Removal of synthetic dyes from wastewater using rice biomass

Problem statement

Rice is grown in more than 75 countries, with annual paddy production amounting to 80 million tonnes, representing 20% of whole rice.

Executive summary

By using rice husks as a bioadsorbent, tartrazine yellow and brilliant blue FCF (both synthetic azo dyes), among others, are removed from wastewater from the agri-food, textile, leather and paper industries.

Technology description

In general, wastewater contains dye concentrations ranging from 10 to 200 mg/L. In its use as a bioadsorbent, rice husk is ground and sieved in order to obtain homogeneous particle size (>50μm). The screenings are washed and dried at 60°C in order to remove adhering organic matter. The adsorption process for both dyes is highly pH-dependent, being favoured at pH 2. The adsorption capacity of rice husk increases with increasing dosage of adsorbent material and initial adsorbate concentration. Regarding the contact time, this is independent of the initial concentration, reaching a constant adsorption after 60min and 90min of contact between the Brilliant Blue FCF and Tartrazine on the rice husk, respectively, for an adsorbent dose of 1.4g. The process is carried out at room temperature.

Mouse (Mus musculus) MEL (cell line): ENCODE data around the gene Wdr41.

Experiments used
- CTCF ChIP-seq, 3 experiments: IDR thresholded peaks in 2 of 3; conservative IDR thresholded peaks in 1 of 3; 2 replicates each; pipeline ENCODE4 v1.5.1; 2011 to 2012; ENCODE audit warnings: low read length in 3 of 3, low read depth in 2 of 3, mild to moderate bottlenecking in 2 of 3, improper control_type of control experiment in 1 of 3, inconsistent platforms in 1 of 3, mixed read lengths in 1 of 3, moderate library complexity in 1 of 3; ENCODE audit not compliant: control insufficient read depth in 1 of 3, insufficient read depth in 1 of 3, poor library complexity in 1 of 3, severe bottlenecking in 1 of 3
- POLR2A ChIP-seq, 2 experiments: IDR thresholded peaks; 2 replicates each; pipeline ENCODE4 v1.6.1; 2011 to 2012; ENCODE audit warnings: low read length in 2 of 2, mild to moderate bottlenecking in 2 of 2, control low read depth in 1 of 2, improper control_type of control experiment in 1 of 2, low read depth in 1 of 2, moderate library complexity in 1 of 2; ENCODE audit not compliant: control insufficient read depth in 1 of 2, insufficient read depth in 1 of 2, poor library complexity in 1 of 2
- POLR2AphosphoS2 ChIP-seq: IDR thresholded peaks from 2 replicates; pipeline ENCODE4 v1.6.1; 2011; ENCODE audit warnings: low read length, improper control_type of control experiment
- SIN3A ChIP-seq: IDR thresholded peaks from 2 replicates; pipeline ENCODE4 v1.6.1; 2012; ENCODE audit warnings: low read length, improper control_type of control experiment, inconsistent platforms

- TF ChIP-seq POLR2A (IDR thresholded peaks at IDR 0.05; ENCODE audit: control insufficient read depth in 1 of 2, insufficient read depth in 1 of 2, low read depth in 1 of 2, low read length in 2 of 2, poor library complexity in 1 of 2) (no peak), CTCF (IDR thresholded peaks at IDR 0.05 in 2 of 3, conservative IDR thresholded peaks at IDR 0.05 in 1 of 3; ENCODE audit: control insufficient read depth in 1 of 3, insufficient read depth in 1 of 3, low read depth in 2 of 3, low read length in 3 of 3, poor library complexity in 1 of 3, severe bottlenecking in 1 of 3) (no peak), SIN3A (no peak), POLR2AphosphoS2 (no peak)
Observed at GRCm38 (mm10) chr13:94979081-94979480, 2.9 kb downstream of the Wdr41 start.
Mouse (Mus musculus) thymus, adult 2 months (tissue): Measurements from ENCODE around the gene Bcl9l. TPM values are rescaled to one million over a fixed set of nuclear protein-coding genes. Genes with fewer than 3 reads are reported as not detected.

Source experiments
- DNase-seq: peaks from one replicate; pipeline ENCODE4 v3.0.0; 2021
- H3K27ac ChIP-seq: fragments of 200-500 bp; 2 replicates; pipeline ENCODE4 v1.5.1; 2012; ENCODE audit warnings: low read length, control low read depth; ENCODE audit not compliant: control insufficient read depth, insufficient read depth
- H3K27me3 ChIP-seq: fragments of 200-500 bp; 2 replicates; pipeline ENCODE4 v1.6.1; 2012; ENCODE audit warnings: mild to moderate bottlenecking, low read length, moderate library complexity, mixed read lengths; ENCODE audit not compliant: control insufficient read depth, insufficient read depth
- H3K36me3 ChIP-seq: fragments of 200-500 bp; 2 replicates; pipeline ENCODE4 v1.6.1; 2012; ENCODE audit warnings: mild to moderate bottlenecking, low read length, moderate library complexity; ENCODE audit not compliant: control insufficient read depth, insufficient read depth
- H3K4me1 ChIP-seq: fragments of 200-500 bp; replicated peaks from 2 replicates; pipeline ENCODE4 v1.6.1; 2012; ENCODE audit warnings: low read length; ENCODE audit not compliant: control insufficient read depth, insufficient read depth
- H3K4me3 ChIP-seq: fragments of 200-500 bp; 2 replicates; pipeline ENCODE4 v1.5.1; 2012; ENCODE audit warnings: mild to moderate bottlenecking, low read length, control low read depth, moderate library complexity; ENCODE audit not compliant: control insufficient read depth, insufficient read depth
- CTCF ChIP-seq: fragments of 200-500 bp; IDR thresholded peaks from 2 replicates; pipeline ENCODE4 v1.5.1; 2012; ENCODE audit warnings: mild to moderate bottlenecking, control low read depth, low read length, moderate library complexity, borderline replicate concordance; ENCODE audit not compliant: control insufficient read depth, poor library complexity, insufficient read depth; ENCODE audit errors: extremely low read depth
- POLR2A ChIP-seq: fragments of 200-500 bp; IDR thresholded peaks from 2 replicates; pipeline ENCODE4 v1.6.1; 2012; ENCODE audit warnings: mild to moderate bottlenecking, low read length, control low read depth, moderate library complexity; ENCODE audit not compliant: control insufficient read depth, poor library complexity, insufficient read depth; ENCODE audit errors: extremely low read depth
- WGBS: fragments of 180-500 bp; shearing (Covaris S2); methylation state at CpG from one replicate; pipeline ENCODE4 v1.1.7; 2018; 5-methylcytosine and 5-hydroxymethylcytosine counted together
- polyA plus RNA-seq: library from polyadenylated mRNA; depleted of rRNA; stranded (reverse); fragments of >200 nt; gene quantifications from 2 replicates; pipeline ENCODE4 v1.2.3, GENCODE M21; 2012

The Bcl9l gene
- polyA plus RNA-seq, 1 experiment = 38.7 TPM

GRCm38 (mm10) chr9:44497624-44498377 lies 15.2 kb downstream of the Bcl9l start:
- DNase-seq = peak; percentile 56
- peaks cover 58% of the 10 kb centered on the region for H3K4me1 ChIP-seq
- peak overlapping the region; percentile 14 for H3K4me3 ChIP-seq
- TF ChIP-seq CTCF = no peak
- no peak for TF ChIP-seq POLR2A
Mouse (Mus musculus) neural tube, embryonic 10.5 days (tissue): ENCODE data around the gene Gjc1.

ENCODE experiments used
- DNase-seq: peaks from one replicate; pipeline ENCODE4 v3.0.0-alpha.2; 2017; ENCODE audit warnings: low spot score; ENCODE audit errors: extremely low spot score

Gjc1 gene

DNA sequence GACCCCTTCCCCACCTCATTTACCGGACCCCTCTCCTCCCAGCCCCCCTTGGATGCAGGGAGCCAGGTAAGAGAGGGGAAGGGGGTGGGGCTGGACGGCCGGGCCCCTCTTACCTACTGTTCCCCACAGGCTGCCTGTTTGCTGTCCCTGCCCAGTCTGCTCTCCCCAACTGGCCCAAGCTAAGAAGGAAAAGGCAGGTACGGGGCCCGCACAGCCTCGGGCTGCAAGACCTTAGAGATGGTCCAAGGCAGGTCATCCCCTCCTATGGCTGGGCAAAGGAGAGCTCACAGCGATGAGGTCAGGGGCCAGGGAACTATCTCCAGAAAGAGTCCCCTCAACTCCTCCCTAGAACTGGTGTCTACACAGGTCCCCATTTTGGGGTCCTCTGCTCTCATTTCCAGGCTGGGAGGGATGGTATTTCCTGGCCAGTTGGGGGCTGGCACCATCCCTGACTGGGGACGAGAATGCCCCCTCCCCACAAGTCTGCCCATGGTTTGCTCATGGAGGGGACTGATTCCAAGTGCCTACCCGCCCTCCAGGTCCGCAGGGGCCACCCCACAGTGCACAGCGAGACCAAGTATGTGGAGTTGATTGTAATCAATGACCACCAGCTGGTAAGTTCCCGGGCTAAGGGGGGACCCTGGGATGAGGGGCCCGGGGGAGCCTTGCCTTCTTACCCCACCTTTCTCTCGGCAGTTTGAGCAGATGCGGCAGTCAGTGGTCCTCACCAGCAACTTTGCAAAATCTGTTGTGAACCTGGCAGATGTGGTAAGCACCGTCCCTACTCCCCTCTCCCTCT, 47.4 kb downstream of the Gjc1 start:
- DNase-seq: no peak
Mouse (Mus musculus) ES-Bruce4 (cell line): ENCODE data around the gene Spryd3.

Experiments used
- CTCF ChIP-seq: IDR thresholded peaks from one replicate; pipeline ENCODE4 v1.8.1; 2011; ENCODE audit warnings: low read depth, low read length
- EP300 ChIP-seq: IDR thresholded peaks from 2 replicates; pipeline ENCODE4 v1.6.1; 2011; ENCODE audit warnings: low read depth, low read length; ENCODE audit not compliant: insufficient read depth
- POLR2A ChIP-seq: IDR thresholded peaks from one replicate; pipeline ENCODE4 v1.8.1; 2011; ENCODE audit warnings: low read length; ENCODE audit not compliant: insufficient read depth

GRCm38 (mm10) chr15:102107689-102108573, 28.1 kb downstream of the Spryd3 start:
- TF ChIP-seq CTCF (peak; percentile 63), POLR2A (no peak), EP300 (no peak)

Market deployment considerations


Environmental considerations


Technology feedstock

rice husk

Type of process


Technology output

purified effluent


Farm or community

Technology Readiness Level








Technology owner/developer

Polytechnic Institute of Leiria
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